• Thomas Percy's collection _Reliques of Ancient English Poetry_ (1765) is widely recognized as one of the most important antiquarian publications of the mid-eighteenth century. It is deemed a central text in the ballad revival and the recovery of Old English poetry. Percy's pivotal role in revising the way the British conceived of their national literary past, however, has never been critically linked to his contributions to popularizing Chinese literature in England. This study argues that Percy's _Hau Kiou Chooan_ (1761) and _Miscellaneous Pieces Relating to the Chinese_ (1762) need to be examined together with his other translations and compilations of northern European literature, including _Five Pieces of Runic Poetry Translated from the Islandic Language_ (1763) and _Northern Antiquities_ (1770). In other words, Percy's landmark collection of English ballads which paved the way for the Romantic aesthetics of Wordsworth and Coleridge's _Lyrical Ballads_ cannot be fully understood without examining Percy's work as an amateur reader, editor, and anthologist of writings about China in the eighteenth century.
  • Research result and Utilization method
  • Percy's China books, in which he displays an increasingly skeptical attitude toward the cultural claims of China, show how his aesthetic and national revaluation of English oral literature germinated in a complex reading of Chinese literature that served as both model and foil. This study argues that Percy's notion of English orality, and his argument that English orality can have textual remains, were based on a contrastive understanding of Chinese characters as having no affinity with Chinese orality. In contrast, Percy understood English as a language in which the vital connection between orality and textuality had been preserved. Percy's complex argument was that in the English case (unlike the Chinese case), oral tradition had been preserved through the ages, albeit in the fragile form of textual fragments and remains. Percy interpreted these remains primarily as cultural artifacts, but in effect introduced a powerful new aesthetic of the artless, even "barbarous," native, oral, "antique" English past. This paper argues that this new aesthetic grew out of a contrastive understanding of Chinese culture as artificial, overly cultivated, primarily textual, disconnected with the langauge of the people, and inimical to literature. Without any knowledge of the Chinese language, and armed only with a deeply ambivalent fascination with China, Percy prepared _Hau Kiou Chooan_ and _Miscellaneous Pieces Relating to the Chinese_ for a popular English readership, justifying the Chinese novel, for instance, precisely "not as a piece to be admired for the beauties of its composition, but as a curious specimen of Chinese literature" and as "a faithful picture of Chinese manners." This editorializing strategy is one that he replicates in his claim that the _Reliques_ collects English ballads "not as labours of art, but as effusions of nature" and as "the barbarous productions of unpolished ages" that "display the peculiar manners and customs of former ages". By estranging the native past as barbarous and foreign, Percy in effect introduces a new aesthetic of the rustic and the popular, now made an antique, historical, native "relic" of the nation. The valorization of the ballad, which is continuous with the rise of Romanticism, needs to be understood in this larger cultural context in which the English struggled to valorize their cultural past in the face of the grand claims made for Chinese culture.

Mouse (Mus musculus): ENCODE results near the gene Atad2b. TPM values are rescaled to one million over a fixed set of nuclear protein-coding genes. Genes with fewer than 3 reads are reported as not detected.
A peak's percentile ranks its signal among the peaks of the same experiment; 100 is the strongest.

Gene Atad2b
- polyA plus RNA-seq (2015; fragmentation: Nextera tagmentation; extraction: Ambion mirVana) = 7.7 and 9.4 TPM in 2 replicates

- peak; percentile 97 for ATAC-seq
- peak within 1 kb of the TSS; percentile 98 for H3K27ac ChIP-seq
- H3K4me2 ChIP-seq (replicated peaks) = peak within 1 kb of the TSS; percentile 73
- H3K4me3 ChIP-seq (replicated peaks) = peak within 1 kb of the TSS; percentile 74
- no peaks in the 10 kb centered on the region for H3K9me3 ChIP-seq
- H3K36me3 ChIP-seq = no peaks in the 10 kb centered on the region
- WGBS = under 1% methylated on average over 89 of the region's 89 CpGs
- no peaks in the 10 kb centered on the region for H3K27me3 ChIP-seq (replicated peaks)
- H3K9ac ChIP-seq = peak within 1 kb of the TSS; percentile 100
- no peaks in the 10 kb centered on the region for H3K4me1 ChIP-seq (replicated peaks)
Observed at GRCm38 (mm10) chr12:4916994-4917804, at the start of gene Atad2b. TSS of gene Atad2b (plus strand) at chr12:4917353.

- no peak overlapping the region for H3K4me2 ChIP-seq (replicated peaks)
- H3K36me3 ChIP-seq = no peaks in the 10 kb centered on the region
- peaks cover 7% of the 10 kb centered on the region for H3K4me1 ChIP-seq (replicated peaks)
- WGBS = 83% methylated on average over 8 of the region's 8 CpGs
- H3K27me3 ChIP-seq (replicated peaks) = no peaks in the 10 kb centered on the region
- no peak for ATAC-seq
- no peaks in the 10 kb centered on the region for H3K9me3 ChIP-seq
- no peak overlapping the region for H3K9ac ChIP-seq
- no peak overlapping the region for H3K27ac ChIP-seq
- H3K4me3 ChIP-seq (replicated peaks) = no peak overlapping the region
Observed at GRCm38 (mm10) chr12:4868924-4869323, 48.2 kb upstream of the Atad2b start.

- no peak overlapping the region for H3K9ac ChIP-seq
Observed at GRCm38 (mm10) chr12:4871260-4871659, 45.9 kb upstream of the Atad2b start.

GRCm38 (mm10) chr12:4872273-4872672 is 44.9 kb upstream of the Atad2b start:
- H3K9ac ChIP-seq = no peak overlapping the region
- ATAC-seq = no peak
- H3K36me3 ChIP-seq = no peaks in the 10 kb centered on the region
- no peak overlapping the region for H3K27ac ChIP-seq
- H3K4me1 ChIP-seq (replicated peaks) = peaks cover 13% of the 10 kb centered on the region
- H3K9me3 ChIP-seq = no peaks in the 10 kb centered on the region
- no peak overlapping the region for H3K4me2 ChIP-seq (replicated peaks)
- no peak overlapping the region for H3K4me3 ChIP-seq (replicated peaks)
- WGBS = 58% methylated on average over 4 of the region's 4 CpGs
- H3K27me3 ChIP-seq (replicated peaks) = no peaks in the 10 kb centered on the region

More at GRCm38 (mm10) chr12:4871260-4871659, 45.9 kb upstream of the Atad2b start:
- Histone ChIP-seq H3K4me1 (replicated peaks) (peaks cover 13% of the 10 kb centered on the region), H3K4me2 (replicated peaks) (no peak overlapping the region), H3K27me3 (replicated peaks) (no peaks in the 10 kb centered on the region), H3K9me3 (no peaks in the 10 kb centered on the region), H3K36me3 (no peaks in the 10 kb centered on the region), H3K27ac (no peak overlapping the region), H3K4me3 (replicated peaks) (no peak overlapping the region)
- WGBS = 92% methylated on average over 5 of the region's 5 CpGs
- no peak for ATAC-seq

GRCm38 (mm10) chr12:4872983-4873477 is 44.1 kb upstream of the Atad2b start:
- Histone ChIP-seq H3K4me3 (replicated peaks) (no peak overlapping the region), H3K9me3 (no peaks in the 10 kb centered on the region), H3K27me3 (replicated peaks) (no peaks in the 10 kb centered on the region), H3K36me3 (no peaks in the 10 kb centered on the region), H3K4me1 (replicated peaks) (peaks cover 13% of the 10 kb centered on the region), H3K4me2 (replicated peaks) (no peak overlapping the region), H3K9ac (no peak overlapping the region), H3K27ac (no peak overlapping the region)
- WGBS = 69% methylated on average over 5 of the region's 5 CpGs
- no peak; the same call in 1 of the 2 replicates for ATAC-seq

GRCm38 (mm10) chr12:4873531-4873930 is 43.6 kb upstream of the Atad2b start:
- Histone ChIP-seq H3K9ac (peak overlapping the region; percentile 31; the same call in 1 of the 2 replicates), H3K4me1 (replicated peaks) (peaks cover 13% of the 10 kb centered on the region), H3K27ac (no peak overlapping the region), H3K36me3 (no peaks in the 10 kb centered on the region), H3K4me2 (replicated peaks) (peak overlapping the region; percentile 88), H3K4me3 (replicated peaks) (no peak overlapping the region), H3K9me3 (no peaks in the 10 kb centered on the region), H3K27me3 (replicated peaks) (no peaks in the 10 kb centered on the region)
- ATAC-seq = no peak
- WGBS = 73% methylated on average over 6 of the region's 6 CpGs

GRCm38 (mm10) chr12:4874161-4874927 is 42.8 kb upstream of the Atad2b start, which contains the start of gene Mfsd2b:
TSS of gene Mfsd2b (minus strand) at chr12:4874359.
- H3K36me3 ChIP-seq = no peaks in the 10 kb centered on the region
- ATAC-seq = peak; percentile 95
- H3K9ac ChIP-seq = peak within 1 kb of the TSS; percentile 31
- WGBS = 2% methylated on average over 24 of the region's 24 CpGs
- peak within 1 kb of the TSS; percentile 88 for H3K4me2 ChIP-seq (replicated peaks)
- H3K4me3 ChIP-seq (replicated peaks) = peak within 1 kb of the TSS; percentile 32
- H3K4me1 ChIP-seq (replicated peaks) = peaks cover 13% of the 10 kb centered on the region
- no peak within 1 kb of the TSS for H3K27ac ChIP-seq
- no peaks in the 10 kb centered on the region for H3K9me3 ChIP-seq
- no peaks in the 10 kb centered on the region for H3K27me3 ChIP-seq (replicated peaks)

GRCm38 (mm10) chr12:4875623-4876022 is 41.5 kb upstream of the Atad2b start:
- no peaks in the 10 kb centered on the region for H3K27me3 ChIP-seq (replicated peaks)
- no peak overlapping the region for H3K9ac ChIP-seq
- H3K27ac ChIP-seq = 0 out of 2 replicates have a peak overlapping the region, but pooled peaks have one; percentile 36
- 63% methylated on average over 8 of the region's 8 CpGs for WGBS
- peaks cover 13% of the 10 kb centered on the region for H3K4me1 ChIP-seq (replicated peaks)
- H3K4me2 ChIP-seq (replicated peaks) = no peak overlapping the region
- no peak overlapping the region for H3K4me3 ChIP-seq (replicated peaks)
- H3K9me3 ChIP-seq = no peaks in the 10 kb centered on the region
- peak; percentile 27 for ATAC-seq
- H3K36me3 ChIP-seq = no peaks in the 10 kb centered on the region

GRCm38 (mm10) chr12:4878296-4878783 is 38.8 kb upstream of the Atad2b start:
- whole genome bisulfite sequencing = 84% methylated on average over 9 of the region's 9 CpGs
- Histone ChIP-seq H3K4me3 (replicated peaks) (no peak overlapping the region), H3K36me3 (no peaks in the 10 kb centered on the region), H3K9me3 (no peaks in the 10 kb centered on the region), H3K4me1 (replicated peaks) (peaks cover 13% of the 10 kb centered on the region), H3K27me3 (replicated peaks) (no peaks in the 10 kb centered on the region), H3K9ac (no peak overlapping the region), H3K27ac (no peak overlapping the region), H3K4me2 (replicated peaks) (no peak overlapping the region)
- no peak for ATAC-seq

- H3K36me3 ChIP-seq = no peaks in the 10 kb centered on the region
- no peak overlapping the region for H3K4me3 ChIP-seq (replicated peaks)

• Index terms
  • Thomas Percy, antiquarianism, China, Chinese language, ballad, miscellany, lyric, orality, nation, English literary history, print culture, Gothic, Saxon, Romanticism
  • List of digital content of this reports